Monday, September 17, 2012

Presidential Campaign 2012

Get Kids Involved in This Fall's Presidential Campaigns with Great Ideas for Hosting Their Own Mock Campaigns and Elections

You can encourage young people to host their own mock election at home, in school, at your local library, or at your local community center! Depending upon the number and ages of kids within your group, you may want to organize a full-fledged campaign and election with complete media coverage or a simpler voter registration drive and election day. 

Discuss with young people the presidential campaign and election process and all the activities that are involved in getting someone elected as president of the United States. (Refer to "Help Wanted: President of the United States," "Persuading the People: Campaigning for President," and "Getting the Votes and Getting Elected: The Popular Vote vs. The Electoral College" all on for more information.) Then determine the activities you would like to include in your own mock election. 

You might consider grouping kids and their responsibilities into three groups, picking and choosing the responsibilities you want to assign based on the time and resources available:
  • Campaign Committees
  • Media Group
  • Get Out the Vote Committee
For more ideas and instructions on how to help your kids organize their own campaigns and election, check out the NCBLA's "Host a Mock Election" activity in the free and comprehensive resource Race to the Ballot: The Our White House Presidential Campaign and Election Kit for Kids!

In this election year, the NCBLA has created the Presidential Campaign and Election Kit to help all adults who live and work with young people engage with our kids in informed discussions about the presidential campaigns and election, teach them to think critically, and energize them to learn more about the political process in America. This Kit includes:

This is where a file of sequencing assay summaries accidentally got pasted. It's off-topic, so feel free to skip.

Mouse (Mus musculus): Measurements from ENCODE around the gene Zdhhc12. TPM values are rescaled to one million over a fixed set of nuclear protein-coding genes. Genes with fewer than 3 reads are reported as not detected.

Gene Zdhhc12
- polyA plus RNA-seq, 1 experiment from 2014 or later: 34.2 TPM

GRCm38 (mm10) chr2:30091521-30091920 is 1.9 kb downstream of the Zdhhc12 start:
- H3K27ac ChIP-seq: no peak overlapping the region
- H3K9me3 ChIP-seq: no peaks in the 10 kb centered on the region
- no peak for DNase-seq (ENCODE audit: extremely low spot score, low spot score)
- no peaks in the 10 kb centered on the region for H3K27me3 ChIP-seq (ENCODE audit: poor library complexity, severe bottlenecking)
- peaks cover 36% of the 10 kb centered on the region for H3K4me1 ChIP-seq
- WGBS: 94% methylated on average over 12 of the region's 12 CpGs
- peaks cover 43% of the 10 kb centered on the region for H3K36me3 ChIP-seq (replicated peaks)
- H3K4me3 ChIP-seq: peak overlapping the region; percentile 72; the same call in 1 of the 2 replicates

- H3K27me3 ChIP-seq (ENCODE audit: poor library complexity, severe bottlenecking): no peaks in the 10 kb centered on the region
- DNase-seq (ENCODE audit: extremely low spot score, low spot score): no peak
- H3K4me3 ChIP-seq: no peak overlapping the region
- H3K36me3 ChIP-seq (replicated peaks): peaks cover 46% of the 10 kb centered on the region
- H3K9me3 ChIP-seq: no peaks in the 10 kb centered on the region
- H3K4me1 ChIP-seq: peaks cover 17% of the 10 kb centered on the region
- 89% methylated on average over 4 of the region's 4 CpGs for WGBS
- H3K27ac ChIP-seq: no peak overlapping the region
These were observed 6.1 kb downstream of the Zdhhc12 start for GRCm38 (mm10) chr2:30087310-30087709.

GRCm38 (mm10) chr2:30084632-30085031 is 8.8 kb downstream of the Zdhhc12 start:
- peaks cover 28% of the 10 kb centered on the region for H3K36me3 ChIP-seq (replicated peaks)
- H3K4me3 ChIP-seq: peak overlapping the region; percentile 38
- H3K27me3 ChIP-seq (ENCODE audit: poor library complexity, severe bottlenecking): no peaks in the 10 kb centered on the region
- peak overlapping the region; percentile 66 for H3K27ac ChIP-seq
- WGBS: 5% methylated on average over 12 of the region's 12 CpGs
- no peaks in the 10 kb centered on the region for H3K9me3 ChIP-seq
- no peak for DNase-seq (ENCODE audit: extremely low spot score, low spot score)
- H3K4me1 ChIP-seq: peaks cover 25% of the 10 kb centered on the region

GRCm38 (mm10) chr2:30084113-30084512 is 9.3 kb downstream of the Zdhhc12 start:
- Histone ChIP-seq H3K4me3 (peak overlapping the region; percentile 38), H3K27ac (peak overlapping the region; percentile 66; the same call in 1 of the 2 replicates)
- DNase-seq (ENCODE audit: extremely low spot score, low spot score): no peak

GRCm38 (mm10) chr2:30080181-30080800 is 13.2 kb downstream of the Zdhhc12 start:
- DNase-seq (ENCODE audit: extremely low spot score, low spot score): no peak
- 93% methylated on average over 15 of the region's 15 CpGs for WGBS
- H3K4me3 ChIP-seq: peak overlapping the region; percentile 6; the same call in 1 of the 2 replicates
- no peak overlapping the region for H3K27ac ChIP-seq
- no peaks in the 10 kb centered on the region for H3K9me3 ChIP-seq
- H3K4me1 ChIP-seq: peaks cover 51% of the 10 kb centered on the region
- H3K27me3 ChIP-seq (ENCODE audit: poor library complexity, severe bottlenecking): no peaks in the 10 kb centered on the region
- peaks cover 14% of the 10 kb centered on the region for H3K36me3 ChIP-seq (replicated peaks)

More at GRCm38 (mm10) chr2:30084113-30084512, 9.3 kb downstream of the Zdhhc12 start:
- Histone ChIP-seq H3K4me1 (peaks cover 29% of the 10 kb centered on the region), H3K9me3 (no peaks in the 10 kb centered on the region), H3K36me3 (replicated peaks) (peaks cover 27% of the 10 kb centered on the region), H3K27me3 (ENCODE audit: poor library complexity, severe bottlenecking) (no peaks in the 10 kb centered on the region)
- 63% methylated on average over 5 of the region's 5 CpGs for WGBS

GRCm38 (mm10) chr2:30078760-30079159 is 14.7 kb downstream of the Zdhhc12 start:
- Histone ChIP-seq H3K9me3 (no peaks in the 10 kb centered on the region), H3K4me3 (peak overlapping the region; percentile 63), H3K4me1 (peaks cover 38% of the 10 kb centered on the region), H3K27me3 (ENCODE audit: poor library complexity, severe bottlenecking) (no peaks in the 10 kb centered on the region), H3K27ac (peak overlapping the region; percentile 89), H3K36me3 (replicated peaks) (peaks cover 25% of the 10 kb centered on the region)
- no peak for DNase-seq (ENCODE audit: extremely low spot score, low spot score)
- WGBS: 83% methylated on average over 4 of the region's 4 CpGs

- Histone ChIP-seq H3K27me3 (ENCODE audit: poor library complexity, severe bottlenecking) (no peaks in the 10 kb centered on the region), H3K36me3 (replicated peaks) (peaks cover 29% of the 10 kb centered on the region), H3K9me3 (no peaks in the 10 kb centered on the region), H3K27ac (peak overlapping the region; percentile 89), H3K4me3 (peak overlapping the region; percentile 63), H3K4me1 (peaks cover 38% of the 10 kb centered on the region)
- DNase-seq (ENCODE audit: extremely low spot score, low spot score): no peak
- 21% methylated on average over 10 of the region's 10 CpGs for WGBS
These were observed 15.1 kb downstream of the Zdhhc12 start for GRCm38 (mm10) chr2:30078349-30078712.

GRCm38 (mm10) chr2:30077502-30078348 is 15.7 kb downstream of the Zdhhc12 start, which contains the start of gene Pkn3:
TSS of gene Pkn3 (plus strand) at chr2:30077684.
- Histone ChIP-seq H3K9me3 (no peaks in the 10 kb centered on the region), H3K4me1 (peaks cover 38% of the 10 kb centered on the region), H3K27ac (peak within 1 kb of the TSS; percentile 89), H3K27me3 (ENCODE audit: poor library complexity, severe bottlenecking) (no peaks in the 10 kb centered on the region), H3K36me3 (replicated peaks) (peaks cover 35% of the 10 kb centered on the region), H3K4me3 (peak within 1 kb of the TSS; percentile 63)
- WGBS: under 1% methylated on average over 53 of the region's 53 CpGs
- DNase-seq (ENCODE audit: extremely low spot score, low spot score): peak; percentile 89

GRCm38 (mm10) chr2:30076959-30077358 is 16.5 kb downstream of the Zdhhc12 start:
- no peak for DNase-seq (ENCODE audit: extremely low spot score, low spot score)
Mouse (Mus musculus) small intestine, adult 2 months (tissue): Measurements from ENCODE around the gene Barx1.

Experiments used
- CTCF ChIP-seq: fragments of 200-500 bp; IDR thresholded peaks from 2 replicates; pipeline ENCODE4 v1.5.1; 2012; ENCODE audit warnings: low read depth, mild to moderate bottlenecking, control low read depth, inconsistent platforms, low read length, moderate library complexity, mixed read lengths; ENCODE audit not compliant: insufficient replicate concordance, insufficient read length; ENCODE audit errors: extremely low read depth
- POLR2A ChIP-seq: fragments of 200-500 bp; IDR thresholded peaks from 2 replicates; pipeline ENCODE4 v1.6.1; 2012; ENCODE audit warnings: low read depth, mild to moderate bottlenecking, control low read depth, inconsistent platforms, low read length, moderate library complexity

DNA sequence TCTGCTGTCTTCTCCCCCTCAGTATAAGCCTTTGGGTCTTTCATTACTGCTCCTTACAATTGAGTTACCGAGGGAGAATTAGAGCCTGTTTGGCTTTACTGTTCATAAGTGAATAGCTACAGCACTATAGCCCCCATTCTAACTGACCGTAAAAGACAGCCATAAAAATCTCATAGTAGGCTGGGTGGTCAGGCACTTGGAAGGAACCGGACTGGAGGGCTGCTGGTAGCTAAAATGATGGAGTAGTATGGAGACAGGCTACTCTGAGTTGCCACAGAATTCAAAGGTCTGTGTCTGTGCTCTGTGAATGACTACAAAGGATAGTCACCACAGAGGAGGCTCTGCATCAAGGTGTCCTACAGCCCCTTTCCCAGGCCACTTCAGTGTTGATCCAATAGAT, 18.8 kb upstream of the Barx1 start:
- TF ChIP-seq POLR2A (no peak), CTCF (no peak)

• Exclusive articles regarding such topics as presidential job requirements, the history of presidential campaigns, and the evolution of voting rights.
  • Activities to use with young people in the classroom or at home.
  • Discussion questions you can share during class, around the dinner table, and at a Scout or club meeting.

The anthology Our White House: Looking In, Looking Out and its coordinating educational website provide the perfect springboard for engaging youngsters in the discussion of current events, history, and the importance of the democratic vote in America. Our White House was created by the National Children's Book and Literacy Alliance as a collaborative effort by over one hundred award-winning authors and illustrators to encourage young people to read more about America’s rich history and culture; to think more about America’s future; to talk more about our nation’s leadership; and to act on their own beliefs and convictions, ensuring this great democratic experiment will survive and thrive.

Our White House is available
in both hardcover and paperback.
Ask for it a library or bookstore near you!